I am a happy Los Angeles woman. I’ve lived on the beach for most of my adult life. My grown child lives in LA, about to graduate from college. I love the climate, I love my city, I love the personality of the beach town I live in, I love our culture, I love our ethnic polyglot. I don’t mind the traffic nor even the risk of earthquakes. I’ll gladly take the perhaps of an earthquake over the certainty of winter.
Here comes the curve ball: I read your article because I am seriously considering moving to a godforsaken Midwestern town called Springfield, Missouri. How do people live without seeing the ocean out their window? I hate the prairie states. I am a flaming liberal Californian. I cannot imagine seeing cows or whatever they have in Missouri – I drove through once as a teenager. All my family lives within four hours drive of Springfield, but the real driving attraction is a man there. I’d not be moving for love; I’d be moving because love might be possible.
I’m in my early 50s, and grand gestures like moving to close the gap in a long-distance relationship are foolhardy in my experience and observation. I don’t even technically have a relationship with this man since, although I’ve known him professionally for years and we certainly have mutually acknowledged chemistry, his divorce is not even final yet. We have never stepped over the line. I have played the role of “Transitional Object” too many times to count in my own life, and I am loathe to play it again. But I’ve been single-again for decades now, and this man is one of a handful I have ever met who has the qualities I prefer in a life partner.
There’s a place a woman may come to in her life – you may not be there yet – when you realize that it is important to take chances. To step out. To act boldly. I own a virtual company, so working in the new location isn’t an issue. I do not expect to sleep with him nor even date him until his life is a bit more settled. I just insist on being first in line when he comes back on the market. Men like him don’t come around very often.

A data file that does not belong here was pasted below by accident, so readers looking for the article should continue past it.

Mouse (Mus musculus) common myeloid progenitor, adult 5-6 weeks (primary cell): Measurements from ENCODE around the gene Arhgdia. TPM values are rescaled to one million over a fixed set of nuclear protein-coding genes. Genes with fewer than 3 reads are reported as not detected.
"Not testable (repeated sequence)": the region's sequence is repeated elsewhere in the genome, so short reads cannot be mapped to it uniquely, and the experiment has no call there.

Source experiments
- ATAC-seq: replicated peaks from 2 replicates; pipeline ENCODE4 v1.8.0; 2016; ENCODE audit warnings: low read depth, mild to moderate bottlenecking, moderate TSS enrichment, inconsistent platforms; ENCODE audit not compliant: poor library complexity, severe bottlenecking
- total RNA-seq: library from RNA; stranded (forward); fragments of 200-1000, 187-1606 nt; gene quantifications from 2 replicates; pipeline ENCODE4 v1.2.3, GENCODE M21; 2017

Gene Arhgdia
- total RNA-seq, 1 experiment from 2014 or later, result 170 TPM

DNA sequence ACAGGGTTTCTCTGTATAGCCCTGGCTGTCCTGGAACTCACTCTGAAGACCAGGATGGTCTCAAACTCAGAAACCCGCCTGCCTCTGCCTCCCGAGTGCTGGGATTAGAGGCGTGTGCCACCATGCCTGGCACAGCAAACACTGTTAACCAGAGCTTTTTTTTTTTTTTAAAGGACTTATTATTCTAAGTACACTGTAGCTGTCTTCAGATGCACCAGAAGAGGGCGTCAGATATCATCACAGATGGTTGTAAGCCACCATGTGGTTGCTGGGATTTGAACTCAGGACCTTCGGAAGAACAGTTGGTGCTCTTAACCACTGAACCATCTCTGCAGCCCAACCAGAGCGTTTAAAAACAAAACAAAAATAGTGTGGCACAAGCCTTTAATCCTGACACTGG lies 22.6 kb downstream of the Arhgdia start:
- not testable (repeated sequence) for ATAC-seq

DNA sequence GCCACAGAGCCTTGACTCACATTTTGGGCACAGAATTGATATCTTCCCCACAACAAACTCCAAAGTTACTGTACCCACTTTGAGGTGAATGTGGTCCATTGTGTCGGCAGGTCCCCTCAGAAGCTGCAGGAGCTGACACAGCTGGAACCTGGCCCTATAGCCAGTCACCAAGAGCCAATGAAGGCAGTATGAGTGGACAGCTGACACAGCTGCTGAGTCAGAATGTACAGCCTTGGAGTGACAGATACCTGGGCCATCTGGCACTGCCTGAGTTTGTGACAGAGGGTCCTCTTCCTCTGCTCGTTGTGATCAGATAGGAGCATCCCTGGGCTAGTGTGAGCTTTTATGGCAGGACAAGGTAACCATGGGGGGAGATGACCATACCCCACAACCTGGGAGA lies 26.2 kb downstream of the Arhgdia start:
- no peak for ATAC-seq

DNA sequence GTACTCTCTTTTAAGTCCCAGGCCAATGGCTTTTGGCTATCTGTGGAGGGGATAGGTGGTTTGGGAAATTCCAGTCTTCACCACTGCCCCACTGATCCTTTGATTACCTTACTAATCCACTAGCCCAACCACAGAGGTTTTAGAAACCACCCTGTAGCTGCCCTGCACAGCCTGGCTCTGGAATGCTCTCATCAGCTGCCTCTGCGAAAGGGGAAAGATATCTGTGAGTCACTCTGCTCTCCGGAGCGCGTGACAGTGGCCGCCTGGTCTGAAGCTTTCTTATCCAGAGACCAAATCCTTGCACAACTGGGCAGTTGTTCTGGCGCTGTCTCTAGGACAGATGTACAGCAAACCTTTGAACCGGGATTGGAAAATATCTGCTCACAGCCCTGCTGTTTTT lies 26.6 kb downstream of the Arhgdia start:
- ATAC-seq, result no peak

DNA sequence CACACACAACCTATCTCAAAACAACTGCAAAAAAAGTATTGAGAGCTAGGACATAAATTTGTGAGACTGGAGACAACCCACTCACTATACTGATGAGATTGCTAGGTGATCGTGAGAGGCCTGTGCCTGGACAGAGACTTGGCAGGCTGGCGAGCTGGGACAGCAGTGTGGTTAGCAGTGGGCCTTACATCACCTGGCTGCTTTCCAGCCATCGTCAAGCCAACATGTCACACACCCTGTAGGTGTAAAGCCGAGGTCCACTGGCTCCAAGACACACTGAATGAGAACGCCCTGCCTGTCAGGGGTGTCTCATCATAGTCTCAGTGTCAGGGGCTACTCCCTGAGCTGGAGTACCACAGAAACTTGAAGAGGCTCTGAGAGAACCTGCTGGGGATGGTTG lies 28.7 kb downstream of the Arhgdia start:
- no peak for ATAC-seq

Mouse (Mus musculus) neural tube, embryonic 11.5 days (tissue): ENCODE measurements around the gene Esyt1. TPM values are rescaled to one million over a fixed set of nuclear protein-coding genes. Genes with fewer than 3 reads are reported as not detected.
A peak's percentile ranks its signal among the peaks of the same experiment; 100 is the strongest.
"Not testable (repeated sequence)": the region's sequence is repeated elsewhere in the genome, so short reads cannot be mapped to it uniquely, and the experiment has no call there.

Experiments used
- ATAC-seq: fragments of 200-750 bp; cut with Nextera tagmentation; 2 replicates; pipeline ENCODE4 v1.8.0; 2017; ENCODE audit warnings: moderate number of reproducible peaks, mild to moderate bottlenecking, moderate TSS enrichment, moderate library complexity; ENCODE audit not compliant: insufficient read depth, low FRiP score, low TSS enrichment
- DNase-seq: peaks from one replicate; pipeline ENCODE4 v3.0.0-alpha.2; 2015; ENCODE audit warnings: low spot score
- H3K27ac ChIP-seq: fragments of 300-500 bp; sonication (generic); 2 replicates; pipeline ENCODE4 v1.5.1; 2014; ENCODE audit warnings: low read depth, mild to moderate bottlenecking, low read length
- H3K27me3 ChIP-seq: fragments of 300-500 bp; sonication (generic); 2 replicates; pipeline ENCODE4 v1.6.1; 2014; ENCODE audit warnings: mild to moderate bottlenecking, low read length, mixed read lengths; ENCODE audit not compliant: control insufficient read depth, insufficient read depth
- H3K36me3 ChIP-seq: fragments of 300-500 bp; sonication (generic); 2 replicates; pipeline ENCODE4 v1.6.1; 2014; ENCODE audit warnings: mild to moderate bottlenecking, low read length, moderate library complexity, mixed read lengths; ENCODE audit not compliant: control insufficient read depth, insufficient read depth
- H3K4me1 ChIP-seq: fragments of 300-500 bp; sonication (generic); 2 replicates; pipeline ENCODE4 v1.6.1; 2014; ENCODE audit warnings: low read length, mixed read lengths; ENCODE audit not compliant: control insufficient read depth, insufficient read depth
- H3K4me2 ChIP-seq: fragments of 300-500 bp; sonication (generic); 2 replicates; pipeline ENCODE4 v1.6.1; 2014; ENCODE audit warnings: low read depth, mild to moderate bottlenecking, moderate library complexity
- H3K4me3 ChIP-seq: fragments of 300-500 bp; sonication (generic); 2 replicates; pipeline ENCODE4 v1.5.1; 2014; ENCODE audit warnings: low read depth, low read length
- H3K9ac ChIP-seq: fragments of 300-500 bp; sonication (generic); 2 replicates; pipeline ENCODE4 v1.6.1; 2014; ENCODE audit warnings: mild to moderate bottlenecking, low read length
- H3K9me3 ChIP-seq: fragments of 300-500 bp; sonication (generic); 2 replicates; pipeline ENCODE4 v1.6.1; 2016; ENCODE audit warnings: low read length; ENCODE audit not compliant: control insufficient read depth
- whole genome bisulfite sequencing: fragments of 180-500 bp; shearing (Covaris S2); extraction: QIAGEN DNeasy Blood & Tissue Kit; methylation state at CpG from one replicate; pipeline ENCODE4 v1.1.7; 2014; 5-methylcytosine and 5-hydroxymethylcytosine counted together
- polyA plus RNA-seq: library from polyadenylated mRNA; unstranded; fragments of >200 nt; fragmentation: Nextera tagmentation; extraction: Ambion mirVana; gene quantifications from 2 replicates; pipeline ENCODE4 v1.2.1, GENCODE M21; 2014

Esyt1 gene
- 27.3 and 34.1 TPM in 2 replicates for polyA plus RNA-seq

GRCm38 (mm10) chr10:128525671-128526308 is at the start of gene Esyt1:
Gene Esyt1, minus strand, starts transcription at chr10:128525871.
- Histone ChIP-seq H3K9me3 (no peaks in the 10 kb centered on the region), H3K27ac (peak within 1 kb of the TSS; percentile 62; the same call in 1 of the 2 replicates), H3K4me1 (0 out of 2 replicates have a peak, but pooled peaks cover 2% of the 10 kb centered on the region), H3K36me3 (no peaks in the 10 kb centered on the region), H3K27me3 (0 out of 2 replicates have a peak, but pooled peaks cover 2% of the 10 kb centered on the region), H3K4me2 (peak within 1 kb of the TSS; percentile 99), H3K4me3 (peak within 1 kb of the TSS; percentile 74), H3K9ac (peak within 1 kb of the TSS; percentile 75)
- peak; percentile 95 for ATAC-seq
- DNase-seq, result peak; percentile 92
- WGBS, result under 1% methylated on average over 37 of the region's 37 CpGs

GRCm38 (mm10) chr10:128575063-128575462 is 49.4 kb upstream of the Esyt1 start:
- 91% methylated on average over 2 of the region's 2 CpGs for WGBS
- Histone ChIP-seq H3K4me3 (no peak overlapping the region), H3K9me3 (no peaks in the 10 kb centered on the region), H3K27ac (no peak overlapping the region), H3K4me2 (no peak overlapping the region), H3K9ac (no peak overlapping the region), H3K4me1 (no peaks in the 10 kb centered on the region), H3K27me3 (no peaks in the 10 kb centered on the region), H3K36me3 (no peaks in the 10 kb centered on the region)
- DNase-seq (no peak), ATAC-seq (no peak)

He is not affluent by California standards. He’s handsome enough but not jaw-dropping, like so many men here in LA. He’s got some quirks and some childhood trauma that could prove challenging. While I respect your article and the position from which you are writing, I have to suggest that you consider that sometimes, for someone older, carpe diem is the best possible choice. — Ready to Carpe Diem
Tomorrow my husband and kids and I are getting on a plane and heading from New York City to … Springfield, Missouri, where my parents retired to a few years ago and where I went to college in the 90s. It’s not a “godforsaken town,” although it is in the Midwest and you can expect it to be very different from LA. It leans pretty conservative, but it’s a college town and also a hub for the medical industry in the Midwest and you can find lots of left-leaning professors and students and educated medical personnel, as well as a fairly large immigrant population who come to the city for the educational and professional opportunities. There’s also a small, but bustling, downtown area, a thriving arts scene, very low cost of living, some surprisingly good restaurants, and an abundance of outdoorsy activities. And, yes, you will also find tons of the more stereotypical characters and sites you’re probably already expecting: gun-nuts, evangelicals, hillbillies, and mega churches on every other corner.
But you didn’t ask about Springfield. Actually, you didn’t ask a question at all. But I’m going to give you an answer anyway: If you are up for the adventure and you understand what you’re risking and you give yourself an exit strategy — an easy way to return home if things simply don’t work out in Missouri — go for it. Carpe Diem, seize the day. Be the first in line when your dream guy is ready to look for love again. The worst that will happen is you get your heart broken, you get your ego bruised, and you live in a place for a while that has winter and Trump fans. On the other hand, you may find the kind of relationship that has eluded you for decades while at the same time experiencing the joys of cashew chicken and Table Rock Lake in the summer time. Good luck.
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